- $5 billion – Federal money Florida left on the table by not expanding Medicaid in 2023 (plus additional American Rescue Plan funding)10
How is Florida handling post-pandemic Medicaid renewals?
Medicaid disenrollments were paused nationwide throughout the COVID pandemic. But that ended in April 2023, and states resumed regular eligibility redeterminations, disenrolling people who were no longer eligible for Medicaid (as well as those who fail to respond to renewal information requests).
During the pandemic, Medicaid enrollment in Florida grew from 3.8 million in March 2020 (when the pause on Medicaid disenrollments began) to nearly 5.8 million by April 2023. Eligibility redeterminations must be conducted for all of these enrollees during a 12-month window referred to as the “unwinding” period.
Florida resumed disenrollments in April 2023. By December 2023, more than 1.2 million people had been disenrolled from Florida Medicaid,9 mostly for “procedural” reasons — meaning the state didn’t have enough information to determine whether they were still eligible.
But coverage had been renewed for another 2.4 million enrollees9 who still met the eligibility criteria and completed their renewal paperwork, if necessary (in many cases, eligibility can be automatically redetermined using data the state has on file and integrated systems that work with SNAP and TANF eligibility).
Florida continued to process renewals and eligibility redeterminations throughout the pandemic. But if a person was found to be ineligible or didn’t reply to a request for information, their coverage did not end. As of late 2022, Florida Medicaid estimated that they had 900,000 cases in which at least one person in the household was no longer eligible for Medicaid, and 850,000 cases in which the enrollee didn’t respond to eligibility redetermination information requests during the pandemic. But these individuals were still enrolled at that point, due to the pandemic-related rules.
Starting in April 2023, Florida began prioritizing eligibility redeterminations for enrollees who were already flagged in the system as likely ineligible, and who had not used Medicaid services in the past 12 months (indicating that they may already have other coverage in place). After that, the state began processing eligibility redeterminations for the rest of the people who had been flagged as likely ineligible. Vulnerable populations, including those under 21 with complex medical conditions and low-income people who are institutionalized or in hospice care will have their eligibility redetermined towards the end of the 12-month “unwinding” period.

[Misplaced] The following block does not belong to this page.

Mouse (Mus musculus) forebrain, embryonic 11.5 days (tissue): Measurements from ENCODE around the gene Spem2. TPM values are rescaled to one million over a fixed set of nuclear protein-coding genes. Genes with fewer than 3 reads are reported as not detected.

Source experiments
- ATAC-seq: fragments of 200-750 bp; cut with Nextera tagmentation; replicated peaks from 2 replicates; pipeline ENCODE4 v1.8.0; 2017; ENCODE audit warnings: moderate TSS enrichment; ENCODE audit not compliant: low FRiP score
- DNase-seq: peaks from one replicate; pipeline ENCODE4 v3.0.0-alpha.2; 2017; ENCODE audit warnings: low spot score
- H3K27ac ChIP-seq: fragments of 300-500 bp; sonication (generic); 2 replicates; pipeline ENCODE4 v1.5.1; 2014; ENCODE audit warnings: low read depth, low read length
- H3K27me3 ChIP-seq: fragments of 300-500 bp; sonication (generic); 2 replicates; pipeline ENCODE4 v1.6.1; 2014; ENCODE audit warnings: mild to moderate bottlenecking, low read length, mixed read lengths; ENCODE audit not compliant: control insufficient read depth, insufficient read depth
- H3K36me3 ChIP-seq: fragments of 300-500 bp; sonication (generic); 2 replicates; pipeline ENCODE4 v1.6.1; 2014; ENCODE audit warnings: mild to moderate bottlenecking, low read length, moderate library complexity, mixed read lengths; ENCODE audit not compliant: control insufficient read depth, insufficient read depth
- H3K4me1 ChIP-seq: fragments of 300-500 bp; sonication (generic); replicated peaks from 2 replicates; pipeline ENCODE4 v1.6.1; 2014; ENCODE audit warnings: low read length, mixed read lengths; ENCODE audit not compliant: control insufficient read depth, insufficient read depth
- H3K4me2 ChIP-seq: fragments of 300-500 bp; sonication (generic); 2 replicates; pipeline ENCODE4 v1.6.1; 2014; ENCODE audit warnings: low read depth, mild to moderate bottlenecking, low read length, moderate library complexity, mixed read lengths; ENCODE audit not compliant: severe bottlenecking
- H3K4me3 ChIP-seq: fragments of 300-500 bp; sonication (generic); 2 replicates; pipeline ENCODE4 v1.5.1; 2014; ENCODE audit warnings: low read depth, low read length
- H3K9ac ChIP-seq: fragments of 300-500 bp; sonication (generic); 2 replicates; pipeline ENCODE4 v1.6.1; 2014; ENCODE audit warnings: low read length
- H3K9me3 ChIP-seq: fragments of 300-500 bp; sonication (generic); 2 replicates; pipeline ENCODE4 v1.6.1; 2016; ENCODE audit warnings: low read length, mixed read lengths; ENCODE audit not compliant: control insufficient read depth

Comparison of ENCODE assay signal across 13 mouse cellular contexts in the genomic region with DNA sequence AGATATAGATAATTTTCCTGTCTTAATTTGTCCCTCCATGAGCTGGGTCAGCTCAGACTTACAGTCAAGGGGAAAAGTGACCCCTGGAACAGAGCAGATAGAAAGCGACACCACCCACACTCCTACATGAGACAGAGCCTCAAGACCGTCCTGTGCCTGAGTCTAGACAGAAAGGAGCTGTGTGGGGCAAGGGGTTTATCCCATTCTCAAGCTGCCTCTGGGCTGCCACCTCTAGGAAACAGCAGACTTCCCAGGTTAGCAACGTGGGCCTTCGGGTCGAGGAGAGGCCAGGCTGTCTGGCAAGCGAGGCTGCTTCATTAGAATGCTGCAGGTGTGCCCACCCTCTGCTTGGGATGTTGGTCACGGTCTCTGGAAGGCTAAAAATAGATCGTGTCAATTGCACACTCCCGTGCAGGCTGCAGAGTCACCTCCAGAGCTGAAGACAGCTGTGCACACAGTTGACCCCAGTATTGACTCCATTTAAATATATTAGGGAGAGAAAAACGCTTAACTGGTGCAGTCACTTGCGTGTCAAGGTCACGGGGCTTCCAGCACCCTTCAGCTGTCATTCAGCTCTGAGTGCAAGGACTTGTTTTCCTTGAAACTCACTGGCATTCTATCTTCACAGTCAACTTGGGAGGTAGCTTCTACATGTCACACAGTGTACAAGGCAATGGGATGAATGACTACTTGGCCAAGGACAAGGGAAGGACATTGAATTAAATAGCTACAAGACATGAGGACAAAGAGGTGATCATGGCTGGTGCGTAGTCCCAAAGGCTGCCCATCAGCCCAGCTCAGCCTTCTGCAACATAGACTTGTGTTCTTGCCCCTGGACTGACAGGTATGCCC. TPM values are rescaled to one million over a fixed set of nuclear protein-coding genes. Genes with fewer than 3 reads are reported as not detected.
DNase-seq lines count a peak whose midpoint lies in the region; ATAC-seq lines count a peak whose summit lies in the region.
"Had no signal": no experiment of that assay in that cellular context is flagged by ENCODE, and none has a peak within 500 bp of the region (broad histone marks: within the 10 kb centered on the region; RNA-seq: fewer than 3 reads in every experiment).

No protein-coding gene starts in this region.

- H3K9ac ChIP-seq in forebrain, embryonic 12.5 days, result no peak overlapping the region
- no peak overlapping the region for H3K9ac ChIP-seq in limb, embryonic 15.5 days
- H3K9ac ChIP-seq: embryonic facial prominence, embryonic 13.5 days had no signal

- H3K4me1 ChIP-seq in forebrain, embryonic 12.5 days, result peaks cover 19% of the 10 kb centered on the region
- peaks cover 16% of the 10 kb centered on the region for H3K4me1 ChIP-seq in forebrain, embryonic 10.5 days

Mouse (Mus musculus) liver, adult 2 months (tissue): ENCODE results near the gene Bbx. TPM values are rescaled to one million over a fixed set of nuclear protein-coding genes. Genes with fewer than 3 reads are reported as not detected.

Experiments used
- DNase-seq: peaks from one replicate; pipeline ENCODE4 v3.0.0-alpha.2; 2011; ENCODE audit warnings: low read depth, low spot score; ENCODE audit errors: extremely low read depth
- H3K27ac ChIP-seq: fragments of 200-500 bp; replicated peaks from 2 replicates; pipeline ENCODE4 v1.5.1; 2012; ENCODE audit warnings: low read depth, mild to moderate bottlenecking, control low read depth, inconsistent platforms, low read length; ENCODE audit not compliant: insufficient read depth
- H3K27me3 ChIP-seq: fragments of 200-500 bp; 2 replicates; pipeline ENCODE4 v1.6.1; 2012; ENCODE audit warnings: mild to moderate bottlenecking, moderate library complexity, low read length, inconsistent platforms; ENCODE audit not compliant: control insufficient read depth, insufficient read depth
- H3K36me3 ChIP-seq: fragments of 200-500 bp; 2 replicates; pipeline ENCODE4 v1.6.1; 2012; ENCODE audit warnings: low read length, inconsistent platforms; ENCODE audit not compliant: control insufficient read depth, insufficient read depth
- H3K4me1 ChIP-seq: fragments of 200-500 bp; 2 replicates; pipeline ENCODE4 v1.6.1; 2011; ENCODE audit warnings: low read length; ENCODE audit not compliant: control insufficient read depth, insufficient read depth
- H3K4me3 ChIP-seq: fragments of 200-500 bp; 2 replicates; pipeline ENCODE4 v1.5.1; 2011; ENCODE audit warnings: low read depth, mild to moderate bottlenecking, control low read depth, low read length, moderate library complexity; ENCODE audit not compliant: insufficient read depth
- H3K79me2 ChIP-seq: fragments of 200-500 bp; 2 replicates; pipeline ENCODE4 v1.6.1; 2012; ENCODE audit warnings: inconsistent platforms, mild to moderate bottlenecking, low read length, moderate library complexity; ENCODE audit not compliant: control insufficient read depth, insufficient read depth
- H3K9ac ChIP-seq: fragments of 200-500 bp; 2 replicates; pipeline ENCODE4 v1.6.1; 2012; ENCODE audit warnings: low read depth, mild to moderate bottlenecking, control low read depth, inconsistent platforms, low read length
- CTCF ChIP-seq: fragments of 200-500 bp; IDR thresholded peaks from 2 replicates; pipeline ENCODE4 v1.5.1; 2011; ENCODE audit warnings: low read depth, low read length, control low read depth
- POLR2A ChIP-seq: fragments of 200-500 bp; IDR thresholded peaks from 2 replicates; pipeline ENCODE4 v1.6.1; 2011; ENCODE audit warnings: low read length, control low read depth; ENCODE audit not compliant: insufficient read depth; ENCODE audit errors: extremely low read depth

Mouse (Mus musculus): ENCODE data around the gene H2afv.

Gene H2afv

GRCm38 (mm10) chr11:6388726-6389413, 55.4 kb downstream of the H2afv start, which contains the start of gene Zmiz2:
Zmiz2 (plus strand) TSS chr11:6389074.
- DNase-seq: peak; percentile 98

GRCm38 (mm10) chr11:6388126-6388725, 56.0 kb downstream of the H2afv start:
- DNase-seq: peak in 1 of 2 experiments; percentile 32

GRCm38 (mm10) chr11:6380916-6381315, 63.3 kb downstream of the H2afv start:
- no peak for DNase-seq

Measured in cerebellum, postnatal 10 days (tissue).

If a person is no longer eligible for Medicaid, they should understand what their coverage options are once their Medicaid coverage terminates. Other coverage options might include an employer-sponsored plan, Medicare, or a plan purchased through the exchange/marketplace. Florida’s integrated eligibility system will also be able to determine whether a person might now be eligible for Florida KidCare (CHIP) or a subsidy in the exchange/marketplace (HealthCare.gov), and will transfer the enrollee’s application to those resources when applicable.
For people who end up needing to purchase their own replacement coverage (ie, they aren’t eligible for Medicare or an employer’s plan), HealthCare.gov is offering an extended enrollment opportunity, through July 31, 2024, for anyone who loses Medicaid at any time during the “unwinding” process. Since Florida does still have a coverage gap due to the state’s refusal to expand Medicaid under the ACA, low-income residents need to be aware of how to avoid this coverage gap.
People who are eligible for Medicare will have a special enrollment window during which they can sign up for Medicare without a late enrollment penalty it continues for six months after the person’s Medicaid ends. People who are eligible for an employer’s plan will generally only have 60 days to sign up for that plan after their Medicaid ends (enrollments can also be submitted before the termination of Medicaid, and that’s generally necessary to avoid a gap in coverage).
How many people are enrolled in Florida Medicaid?
Although Florida has not expanded Medicaid under the ACA, enrollment in the state’s program continued to grow over the years. But it began to decline in 2023, due to the end of the pandemic-era pause on disenrollments. Enrollment stood at 3.7 million by late 2013. By April 2023, total Florida Medicaid and CHIP enrollment stood at nearly 5.8 million people, but it had dropped to 4.2 million by October 2023, after several months of “unwinding” disenrollments.7